Awards to the Medical Services from the Collection of the late Tony Sabell
Anthony Garth Sabell, MBE (1926 - 2012)
Born on the borders of Smethwick and Birmingham and growing up in Oldbury, Tony then spent the rest of his life living with his family in the South West of Birmingham.
Rising to Senior Tutor in the Optics Department at Aston University and later working at several local hospitals fitting specialised contact lenses to patients, he worked at the Birmingham and Midland Eye Hospital until finally retiring at the age of 80. He was well known in his field with his deep knowledge about the history of contact lens fitting and contributed to several academic tomes. He was rewarded with an MBE for services to the NHS and typically chose to have this presented at the hospital so that his many friends, colleagues and relatives could be present.
Tony collected general WW1 militaria to begin with, then changed to collecting medals eventually specialising in medical, in particular those to unofficial nursing units like the Scottish Women’s Hospital. He joined the Birmingham Medal Society in its infancy, also the Cheltenham Medal Society and the OMRS; at these he made many life-long friends and enjoyed doing talks and making up displays as well as attending meetings and outings. His pleasure in medal collecting stemmed as much in the recipient research as in the ownership of them.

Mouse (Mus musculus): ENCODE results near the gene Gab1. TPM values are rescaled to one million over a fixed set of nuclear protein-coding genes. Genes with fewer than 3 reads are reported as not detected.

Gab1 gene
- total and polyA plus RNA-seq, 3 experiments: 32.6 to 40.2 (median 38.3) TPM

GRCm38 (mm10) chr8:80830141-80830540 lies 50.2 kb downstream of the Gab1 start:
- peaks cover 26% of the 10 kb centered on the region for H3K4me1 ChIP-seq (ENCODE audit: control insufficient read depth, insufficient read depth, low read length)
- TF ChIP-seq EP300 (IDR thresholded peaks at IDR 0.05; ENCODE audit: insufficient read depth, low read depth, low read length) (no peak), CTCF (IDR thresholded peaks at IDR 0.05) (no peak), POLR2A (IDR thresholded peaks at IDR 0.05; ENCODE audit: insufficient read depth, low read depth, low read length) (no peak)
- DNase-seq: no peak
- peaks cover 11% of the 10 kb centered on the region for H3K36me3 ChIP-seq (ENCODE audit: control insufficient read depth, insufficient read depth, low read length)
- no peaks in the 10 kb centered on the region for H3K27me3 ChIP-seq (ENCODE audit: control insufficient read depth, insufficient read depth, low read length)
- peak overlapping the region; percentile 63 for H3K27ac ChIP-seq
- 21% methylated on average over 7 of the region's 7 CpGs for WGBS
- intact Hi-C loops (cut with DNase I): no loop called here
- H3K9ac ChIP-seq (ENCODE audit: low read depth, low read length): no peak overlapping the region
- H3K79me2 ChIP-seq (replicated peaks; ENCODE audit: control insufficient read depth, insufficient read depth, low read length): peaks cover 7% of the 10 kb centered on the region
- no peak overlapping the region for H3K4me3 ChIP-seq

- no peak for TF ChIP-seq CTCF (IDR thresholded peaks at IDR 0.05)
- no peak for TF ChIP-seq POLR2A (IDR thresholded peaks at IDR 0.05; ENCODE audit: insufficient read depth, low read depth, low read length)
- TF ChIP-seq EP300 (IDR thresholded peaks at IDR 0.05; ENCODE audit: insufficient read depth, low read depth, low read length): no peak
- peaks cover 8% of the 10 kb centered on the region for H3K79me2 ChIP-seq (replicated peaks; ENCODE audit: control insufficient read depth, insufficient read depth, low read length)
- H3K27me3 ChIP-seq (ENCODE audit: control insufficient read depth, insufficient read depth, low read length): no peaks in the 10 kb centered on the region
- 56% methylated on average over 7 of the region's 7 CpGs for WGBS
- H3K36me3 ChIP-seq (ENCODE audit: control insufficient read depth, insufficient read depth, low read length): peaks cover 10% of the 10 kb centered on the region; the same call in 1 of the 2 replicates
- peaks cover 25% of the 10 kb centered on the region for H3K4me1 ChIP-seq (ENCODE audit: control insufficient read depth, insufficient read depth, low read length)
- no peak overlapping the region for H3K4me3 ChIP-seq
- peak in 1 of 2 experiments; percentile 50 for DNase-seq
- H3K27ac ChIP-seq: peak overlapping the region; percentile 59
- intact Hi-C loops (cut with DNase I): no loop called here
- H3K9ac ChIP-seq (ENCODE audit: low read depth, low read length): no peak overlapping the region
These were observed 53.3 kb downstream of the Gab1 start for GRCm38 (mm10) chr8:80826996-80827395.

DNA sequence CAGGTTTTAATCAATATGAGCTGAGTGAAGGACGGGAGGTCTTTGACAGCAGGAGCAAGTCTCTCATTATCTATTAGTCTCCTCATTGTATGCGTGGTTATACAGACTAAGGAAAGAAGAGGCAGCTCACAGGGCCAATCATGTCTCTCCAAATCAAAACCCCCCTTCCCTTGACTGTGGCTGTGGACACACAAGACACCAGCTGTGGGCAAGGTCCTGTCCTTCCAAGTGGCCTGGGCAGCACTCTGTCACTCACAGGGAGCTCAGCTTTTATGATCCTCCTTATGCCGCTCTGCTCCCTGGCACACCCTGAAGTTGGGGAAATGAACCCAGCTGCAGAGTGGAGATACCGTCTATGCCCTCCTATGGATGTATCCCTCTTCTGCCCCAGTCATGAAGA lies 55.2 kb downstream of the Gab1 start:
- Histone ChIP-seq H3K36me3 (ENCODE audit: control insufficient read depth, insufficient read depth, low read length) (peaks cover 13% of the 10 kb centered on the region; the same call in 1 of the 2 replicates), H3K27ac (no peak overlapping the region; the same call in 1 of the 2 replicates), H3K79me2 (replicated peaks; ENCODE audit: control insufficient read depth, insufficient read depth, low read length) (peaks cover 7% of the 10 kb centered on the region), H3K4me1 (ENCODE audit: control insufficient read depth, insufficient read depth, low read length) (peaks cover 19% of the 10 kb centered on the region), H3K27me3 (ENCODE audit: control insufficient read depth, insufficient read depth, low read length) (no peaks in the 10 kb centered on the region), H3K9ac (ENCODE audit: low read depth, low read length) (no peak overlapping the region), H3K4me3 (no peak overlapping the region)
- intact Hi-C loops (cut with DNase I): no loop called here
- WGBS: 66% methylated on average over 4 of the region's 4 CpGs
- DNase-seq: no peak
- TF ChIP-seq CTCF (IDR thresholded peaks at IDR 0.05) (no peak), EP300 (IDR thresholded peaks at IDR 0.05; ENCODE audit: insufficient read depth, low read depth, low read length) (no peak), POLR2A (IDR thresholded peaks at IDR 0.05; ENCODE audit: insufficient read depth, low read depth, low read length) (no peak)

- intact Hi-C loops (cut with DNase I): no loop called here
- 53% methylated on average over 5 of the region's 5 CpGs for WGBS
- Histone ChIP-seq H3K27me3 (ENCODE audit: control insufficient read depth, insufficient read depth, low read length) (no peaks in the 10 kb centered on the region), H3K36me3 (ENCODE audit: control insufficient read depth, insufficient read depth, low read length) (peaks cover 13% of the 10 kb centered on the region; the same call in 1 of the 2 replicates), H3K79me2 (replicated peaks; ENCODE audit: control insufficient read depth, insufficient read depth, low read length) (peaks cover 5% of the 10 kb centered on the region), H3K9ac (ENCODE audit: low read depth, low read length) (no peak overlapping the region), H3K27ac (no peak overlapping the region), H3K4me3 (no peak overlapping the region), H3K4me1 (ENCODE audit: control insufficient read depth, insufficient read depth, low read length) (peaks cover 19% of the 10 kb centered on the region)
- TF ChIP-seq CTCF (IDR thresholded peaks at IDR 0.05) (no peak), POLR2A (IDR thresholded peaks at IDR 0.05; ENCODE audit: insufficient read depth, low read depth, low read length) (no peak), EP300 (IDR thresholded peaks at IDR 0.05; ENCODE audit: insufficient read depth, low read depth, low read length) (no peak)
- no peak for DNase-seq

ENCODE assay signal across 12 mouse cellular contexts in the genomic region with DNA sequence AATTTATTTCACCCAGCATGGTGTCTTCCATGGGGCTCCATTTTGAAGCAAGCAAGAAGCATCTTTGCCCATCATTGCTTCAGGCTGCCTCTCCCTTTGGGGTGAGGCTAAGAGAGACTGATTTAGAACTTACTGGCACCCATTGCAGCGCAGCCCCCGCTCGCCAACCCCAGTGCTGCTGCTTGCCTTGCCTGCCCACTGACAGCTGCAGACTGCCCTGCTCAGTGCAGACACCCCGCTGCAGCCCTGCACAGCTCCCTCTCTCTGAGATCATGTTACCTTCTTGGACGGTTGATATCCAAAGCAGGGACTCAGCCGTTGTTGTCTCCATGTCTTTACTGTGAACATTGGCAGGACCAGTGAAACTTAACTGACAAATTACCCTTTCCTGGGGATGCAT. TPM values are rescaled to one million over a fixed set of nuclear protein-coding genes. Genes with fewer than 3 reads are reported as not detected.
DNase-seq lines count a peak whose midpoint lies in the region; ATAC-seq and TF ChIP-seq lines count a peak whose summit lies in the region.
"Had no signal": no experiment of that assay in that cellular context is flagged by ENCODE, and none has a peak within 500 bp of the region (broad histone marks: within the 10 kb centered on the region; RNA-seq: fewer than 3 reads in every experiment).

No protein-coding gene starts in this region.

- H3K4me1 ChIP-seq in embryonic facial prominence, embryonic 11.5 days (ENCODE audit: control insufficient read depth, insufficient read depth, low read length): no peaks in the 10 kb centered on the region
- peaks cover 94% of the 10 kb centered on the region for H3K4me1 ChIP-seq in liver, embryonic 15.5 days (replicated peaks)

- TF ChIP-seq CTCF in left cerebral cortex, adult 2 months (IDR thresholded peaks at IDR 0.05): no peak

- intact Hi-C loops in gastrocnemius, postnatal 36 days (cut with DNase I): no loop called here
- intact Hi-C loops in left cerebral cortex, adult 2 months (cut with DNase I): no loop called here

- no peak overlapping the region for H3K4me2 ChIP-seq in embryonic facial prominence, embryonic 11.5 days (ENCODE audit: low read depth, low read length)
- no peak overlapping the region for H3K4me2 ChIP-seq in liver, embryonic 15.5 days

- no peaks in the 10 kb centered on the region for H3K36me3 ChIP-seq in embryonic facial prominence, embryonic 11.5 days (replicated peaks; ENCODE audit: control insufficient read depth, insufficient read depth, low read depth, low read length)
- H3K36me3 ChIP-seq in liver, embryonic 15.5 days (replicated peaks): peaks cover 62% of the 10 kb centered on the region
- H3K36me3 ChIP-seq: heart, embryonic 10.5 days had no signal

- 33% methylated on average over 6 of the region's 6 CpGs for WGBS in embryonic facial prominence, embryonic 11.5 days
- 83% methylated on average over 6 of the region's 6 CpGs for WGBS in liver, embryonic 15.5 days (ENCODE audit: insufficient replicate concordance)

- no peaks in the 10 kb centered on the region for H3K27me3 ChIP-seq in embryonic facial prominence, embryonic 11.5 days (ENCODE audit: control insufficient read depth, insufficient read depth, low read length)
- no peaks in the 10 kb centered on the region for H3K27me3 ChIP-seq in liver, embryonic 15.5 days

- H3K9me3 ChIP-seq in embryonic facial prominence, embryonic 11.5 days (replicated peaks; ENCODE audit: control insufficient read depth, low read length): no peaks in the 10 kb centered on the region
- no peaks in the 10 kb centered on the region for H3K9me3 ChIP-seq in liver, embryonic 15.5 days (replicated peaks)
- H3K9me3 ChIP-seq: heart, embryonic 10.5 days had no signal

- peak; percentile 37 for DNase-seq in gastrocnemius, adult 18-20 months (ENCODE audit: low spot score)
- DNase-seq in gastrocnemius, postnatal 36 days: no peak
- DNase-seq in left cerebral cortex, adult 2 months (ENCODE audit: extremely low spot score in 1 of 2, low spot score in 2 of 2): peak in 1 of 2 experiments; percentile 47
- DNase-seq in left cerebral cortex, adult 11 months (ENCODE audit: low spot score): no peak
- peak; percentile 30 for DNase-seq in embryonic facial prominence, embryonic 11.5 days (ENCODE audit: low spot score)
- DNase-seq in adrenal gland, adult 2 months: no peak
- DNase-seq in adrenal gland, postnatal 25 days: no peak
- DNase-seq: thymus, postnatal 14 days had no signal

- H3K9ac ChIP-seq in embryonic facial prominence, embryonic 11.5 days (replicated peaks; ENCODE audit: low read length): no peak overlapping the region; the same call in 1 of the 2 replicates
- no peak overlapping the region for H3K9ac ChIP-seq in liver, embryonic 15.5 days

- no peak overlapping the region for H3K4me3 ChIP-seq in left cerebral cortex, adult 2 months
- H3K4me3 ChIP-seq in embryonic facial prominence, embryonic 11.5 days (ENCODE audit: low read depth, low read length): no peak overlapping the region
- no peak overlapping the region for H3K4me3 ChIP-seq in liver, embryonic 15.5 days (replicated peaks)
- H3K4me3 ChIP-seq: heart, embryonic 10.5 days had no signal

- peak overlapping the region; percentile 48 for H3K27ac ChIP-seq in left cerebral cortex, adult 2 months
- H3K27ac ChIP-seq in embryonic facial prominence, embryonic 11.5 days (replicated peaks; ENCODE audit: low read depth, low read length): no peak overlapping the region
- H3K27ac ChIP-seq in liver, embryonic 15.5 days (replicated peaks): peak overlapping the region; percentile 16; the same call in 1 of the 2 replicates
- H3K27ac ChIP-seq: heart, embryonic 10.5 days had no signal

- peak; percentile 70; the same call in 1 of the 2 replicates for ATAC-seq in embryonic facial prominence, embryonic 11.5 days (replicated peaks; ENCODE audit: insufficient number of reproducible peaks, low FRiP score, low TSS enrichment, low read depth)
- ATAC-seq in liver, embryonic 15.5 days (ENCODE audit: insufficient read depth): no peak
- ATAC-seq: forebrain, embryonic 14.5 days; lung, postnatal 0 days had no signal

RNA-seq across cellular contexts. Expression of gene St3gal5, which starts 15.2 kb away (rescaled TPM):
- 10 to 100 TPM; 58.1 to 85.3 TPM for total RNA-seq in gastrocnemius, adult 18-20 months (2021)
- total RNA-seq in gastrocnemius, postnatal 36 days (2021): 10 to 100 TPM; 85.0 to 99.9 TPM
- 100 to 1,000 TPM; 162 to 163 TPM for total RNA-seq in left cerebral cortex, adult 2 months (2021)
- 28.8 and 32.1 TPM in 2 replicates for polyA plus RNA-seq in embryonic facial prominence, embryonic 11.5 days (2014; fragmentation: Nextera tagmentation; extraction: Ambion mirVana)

Family holidays were planned around research including many visits to graveyards and the decedents of medal recipients. His family also spent many hours waiting outside antique and book shops!
Tony built up a large archive of information especially about individual nurses and nursing history. He was always pleased to be able to look things up for others. Despite not owning a VC he was an avid collector of information about the recipients, including taking vast numbers of photographs of memorials and grave stones.
His other hobbies included wine making, model aircraft construction and bookbinding. He meticulously bound many of his books, directories and journals, and was a keen and regular member of the local bookbinding group.